Armenians have faced significant challenges in the past 20 years, including the devastating earthquake of 1988, the independence of the republic in 1991, the closing of the Metzamor Nuclear Power Station for a while, and the ensuing war for liberation of Artsakh (Nagorno-Karabagh). Moreover, a succession of corrupt and undemocratic governments, each (s)elected under questionable conditions, have engaged in the wholesale selling off of the meager assets and resources of the nation to foreign interests, and in concentrating the remaining resources in the hands of a few families; have made little effort to establish a precedence for the implementation of the rule of law and justice in a country where those concepts are historically not well understood or practiced; and have withered away the hard-earned currency of hope and unity resulting from the independence of the nation and the liberation of Artsakh.
These blows have had devastating effects on the fabric of society by causing the mass exodus of close to one million Armenians from their homeland and the temporary migration of a large number of men to find work in Russia and other countries to support their families. These migration patterns have left many women without support or assistance in household responsibilities and child care, with rural areas—where programs to assist women are not as plentiful and the pressure for men and women to adopt stereotypical roles is even greater than the cities—bearing the brunt of the problem.
As if this was not enough, these women, who truly are the rock upon which Armenian society is built upon, are further subjected to domestic violence, with Zaruhi Petrosyan being the latest victim to lose her life after being viciously beaten by her husband and mother-in-law and facing indifference from the authorities.
According to a study conducted by Sociometer, an independent sociological survey center, in Yerevan and in eight towns and eight villages, of the 1,200 participants, 75 percent said they are victims of domestic violence (WHO data places domestic violence in the United States at 22 percent), with children being witnesses in 25 percent of the cases. This study notwithstanding, experts agree that cases of violence against women in Armenia are widespread, but that traditional stereotypes do not allow women a proper course of action. “When we raise the question of violence against women in high places to pass a law, they say there is no such problem in Armenia, that it is artificially imported from foreign countries,” says the director of the Women’s Rights Center, Susanna Vardanyan. “We are even blamed for having sold ourselves to the foreigners and for making our traditionally strong families deteriorate.”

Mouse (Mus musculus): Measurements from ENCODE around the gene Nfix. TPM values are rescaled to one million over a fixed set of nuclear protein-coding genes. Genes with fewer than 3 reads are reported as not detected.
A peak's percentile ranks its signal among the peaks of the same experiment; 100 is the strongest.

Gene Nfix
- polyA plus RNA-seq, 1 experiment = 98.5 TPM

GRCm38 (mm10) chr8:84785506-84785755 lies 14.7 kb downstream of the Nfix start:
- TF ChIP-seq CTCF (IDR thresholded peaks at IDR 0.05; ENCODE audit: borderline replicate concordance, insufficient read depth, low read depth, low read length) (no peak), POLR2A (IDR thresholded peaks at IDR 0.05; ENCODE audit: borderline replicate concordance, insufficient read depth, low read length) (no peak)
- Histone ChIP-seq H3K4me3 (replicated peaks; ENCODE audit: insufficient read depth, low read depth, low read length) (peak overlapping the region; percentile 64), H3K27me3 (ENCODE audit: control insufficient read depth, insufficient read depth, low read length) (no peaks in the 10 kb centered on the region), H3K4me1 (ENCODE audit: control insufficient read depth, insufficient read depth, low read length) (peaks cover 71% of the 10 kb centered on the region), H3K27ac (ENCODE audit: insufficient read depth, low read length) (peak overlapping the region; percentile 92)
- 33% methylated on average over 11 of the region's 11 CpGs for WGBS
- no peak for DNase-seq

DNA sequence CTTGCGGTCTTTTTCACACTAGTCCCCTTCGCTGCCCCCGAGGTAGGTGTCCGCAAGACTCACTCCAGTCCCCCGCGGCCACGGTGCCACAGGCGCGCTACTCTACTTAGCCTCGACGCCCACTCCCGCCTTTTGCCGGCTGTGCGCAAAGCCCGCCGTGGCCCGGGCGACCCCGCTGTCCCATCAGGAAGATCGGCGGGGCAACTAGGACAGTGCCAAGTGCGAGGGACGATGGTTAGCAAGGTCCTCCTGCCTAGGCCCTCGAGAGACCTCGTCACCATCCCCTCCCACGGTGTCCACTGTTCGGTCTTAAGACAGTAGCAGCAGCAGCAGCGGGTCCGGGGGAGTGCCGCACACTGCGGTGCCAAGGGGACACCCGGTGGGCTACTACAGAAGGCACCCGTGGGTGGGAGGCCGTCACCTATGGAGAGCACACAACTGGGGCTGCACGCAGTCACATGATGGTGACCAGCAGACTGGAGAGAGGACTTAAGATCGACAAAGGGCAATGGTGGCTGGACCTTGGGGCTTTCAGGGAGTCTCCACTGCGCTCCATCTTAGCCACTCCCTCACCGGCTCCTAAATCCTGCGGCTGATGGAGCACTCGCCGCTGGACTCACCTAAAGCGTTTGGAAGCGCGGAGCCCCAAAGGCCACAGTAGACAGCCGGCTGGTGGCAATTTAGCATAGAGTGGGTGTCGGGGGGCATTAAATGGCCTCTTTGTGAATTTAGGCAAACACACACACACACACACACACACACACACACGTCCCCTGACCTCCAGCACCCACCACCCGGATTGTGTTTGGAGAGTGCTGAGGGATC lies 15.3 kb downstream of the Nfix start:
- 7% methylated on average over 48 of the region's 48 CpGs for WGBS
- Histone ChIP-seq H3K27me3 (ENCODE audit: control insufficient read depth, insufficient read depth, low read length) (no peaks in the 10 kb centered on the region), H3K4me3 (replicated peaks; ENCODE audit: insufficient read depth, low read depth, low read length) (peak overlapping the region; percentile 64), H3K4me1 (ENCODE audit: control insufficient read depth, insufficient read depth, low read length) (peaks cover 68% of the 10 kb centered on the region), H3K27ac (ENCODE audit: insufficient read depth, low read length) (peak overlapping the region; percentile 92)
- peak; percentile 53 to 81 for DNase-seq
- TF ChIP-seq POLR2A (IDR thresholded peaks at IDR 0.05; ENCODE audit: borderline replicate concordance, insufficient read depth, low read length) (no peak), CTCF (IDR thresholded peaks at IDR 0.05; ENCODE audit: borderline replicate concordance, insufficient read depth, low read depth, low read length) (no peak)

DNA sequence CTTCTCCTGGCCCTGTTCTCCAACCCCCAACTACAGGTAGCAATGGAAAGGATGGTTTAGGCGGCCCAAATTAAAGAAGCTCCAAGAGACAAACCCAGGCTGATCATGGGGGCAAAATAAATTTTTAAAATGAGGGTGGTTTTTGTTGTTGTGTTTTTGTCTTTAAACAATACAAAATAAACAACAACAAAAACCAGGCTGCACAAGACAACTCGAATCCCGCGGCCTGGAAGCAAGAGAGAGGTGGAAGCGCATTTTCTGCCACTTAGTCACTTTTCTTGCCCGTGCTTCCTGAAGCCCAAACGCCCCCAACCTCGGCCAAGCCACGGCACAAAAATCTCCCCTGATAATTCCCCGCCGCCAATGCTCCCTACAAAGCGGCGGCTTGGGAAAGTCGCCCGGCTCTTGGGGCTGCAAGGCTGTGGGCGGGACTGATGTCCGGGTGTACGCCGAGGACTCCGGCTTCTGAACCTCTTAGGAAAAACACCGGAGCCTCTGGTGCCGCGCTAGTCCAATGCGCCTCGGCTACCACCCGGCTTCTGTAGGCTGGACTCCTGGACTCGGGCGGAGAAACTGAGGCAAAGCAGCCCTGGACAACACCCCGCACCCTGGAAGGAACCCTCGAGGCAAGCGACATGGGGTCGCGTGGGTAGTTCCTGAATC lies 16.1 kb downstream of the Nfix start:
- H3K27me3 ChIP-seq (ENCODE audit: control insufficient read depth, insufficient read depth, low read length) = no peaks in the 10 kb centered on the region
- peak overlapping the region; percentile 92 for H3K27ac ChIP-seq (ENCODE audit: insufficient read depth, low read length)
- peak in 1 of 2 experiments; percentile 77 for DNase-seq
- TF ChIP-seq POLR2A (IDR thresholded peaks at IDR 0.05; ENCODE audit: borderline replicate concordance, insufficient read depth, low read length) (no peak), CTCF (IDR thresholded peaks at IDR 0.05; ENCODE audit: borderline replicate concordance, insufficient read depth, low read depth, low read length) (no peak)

Mihran Galstyan, an ethno-sociologist from the Institute of Ethnography of the Armenian Academy of Sciences, agrees that claims of domestic violence are exaggerated. “Many organizations just extort grants from abroad. The foreign mediation into Armenian families is quite dangerous. If the woman is constantly told her husband has no right to reprimand on her, we will not have families,” says Galstyan .
With experts such as Galstyan and the mentality demonstrated by a large segment of men in Armenia (this is, admittedly, a generalization and not reflective of the entire population), these findings are not at all surprising. A very dangerous situation exists for the very women that we are to love and protect, for a variety of factors, including an overly macho mentality among men, reinforced by having grown up with the idea—and reality—that a woman must take a beating now and then to be a good wife and mother, the systemic insensitivity of the authorities to acknowledge that a problem even exists; the unwillingness of victims to go forward with their complaints (due to a real fear of community and family stigmatization, and the lack of any response should they proceed); and the deficiency of the Armenian legal system, where domestic violence is no different than any other type of assault.
On a sad anecdotal note, a friend told me about an Armenian lady who was married to a Diaspora Armenian. Apparently, the couple was having some difficulties, and the husband brought the subject up with his brother-in-law (wife’s brother), who in turn told him that the root of their marital problems lay with the husband, who did not give his wife a good beating from time to time to keep her in line. This was coming from the woman’s brother. Again, I understand that this is an n of 1, but it makes a point and adds to the many other n’s out there.